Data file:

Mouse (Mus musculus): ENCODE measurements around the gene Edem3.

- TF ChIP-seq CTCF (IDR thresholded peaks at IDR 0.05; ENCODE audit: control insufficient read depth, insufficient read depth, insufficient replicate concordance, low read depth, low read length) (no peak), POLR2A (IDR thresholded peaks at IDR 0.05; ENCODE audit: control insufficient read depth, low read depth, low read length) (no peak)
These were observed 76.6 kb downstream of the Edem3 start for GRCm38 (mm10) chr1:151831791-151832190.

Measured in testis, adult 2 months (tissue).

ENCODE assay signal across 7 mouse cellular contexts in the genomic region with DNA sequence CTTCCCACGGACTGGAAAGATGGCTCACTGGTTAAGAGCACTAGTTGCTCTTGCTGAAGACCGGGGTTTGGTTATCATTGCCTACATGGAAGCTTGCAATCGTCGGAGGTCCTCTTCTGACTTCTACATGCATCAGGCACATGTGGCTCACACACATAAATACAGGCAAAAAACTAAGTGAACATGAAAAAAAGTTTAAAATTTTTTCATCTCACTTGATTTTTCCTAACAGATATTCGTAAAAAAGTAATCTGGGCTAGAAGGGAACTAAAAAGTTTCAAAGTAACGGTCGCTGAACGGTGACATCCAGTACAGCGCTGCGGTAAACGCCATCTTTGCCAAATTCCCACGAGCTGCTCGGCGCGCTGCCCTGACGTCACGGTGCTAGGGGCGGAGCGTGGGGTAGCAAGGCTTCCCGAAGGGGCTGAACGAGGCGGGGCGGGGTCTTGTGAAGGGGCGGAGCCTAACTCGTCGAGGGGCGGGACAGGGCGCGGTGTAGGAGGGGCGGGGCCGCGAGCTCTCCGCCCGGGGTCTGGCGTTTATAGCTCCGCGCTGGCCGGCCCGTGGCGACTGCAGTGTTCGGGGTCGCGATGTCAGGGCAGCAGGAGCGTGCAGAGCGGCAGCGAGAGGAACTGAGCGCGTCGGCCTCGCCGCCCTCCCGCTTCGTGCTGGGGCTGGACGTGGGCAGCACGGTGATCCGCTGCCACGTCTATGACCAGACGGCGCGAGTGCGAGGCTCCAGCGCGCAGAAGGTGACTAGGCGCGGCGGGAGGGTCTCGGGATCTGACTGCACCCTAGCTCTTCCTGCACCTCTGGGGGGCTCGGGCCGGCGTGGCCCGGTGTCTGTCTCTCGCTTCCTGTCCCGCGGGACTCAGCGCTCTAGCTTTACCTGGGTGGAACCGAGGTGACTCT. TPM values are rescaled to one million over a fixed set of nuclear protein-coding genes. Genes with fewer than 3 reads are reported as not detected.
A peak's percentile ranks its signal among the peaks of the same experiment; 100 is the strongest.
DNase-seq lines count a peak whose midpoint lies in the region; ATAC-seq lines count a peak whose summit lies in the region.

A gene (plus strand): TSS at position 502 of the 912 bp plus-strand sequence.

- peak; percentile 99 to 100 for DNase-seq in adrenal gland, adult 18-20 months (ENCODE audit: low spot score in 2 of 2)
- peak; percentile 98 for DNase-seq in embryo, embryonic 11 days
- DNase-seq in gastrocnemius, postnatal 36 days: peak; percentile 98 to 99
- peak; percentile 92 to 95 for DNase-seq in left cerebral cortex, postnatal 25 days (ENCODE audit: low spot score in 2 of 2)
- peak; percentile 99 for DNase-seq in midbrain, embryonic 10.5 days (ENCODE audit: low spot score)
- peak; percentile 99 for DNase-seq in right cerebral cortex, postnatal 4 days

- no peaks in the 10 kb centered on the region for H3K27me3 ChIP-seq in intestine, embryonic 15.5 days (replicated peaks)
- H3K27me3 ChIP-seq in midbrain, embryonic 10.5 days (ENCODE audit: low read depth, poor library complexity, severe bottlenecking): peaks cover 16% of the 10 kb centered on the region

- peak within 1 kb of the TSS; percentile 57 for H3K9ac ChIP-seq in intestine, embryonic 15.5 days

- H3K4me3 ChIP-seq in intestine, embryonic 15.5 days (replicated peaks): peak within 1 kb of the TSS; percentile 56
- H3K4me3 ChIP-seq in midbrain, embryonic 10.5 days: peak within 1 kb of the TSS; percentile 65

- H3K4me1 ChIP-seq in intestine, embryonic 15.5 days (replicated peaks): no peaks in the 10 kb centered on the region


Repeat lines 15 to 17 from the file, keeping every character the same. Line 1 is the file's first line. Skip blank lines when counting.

- no peaks in the 10 kb centered on the region for H3K27me3 ChIP-seq in intestine, embryonic 15.5 days (replicated peaks)
- H3K27me3 ChIP-seq in midbrain, embryonic 10.5 days (ENCODE audit: low read depth, poor library complexity, severe bottlenecking): peaks cover 16% of the 10 kb centered on the region

- peak within 1 kb of the TSS; percentile 57 for H3K9ac ChIP-seq in intestine, embryonic 15.5 days